I've written two other posts featuring 18th c. men sporting leopard-print clothing (here and here), but when I spotted (*cough*) this pair, I couldn't resist sharing them as well.
In the late 18th c., leopard prints could be printed on velvet, wool, or cotton & linen, or, in those days, even a bit of real leopard skin. It could be a pattern so stylized that it was little more than an irregular dot, or a literal translation worthy of a big cat. Then, as now, animal-inspired prints added a touch of the exotic, hinting that the wearer might be a bit of the animal him (or her)self.
The lady in the 1788 French fashion plate, left, is either the height of Parisian fashion, or the depths of foolishness, depending on your perspective. Not only is she wearing an entire robe a l'Anglaise printed with leopard spots, but she's also sporting a headdress sprouting exotic feathers, no doubt imagining herself a perfect belle sauvage. The hedgehog inspired hair, the giant pouf of ribbons on her headdress, the large cluster of silk flowers pinned to her bodice, and the barrel-sized muff on her arm would also have been considered very stylish.
Although the gentleman, right, dates from 1773, he, too, has also succumbed to the leopard-print trend, wearing an entire suit in the fashionable pattern. Much like the French lady, he is wearing stylishly exaggerated accessories, including a huge black silk bow on the queue of his wig, a fur or feather trimmed cocked hat, and an over-sized spray of flowers on his lapel.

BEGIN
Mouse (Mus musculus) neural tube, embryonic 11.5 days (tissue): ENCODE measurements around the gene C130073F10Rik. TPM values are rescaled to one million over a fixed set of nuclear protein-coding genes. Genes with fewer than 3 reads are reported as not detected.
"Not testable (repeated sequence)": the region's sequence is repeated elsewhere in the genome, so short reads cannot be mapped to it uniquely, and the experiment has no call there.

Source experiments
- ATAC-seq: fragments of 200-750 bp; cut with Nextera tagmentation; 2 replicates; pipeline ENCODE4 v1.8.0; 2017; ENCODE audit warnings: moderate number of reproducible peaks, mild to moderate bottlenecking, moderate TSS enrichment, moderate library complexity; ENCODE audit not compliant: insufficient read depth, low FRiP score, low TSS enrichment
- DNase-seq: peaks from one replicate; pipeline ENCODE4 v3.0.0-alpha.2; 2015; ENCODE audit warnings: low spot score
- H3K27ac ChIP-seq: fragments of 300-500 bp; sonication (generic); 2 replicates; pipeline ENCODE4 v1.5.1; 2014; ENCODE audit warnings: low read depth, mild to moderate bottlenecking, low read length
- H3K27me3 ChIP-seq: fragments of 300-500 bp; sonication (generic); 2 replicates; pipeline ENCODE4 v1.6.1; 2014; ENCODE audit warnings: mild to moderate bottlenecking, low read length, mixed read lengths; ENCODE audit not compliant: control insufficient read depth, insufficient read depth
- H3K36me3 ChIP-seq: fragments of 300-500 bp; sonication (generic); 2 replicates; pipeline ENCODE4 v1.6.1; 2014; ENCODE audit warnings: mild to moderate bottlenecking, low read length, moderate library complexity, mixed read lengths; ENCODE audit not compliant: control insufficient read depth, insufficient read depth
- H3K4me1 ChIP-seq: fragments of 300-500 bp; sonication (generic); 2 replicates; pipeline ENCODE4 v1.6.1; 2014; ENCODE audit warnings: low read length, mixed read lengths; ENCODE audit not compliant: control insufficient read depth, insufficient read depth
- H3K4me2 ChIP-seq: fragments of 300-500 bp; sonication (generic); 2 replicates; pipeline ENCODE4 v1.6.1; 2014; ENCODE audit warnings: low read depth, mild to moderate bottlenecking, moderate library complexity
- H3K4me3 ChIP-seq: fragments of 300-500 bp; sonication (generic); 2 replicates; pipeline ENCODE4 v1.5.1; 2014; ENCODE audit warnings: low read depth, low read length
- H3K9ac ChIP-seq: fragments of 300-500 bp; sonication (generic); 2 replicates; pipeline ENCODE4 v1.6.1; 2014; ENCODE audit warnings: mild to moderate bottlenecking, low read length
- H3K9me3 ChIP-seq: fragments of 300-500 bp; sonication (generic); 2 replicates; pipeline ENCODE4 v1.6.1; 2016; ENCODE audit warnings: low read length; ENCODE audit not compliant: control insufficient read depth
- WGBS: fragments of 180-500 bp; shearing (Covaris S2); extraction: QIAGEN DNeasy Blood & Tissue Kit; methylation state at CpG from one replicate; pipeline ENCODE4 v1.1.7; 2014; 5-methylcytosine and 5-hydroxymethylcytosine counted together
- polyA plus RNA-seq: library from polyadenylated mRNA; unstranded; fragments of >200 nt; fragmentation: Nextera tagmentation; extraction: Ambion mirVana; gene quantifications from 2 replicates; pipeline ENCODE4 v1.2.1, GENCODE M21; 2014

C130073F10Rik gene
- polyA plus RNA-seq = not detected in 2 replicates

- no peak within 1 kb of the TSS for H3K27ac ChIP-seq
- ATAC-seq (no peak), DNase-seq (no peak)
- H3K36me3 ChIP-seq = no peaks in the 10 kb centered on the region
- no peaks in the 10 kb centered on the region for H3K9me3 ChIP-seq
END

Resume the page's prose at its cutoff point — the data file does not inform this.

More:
Those flowers have given him his nickname: the title of this print is Lord ___, or the Nosegay Macaroni. For while this looks like another fashion-plate, it's really a satiric print of an actual young Irish gentleman, George Mason-Villiers, 2nd Earl Grandison (1751-1800.) At the time this caricature was drawn, Lord Grandison was only 22 and recently married, and evidently so style-conscious in his dress that he'd been branded a macaroni. In time the earl served respectably in both the British House of Commons and in the Irish House of Lords, eventually being sworn into the Irish Privy Council, so I assume he must have outgrown his taste for splashy nosegays and leopard-spots.
Left: Detail, Fashion plate, Magasin des Modes, Paris, February, 1788. Right: Detail, Lord__, or the Nosegay Macaroni. Plate from The Macaroni and Theatrical Magazine, or, Monthly Register of the Fashions and Diversions of the Times. London: John Williams, February, 1773. Lewis Walpole Library, Yale University.
There’s a big difference in how we use history. But we’re equally nuts about it. To us, the everyday details of life in the past are things to talk about, ponder, make fun of -- much in the way normal people talk about their favorite reality show.
We talk about who’s wearing what and who’s sleeping with whom. We try to sort out rumor or myth from fact. We thought there must be at least three other people out there who think history’s fascinating and fun, too. This blog is for them.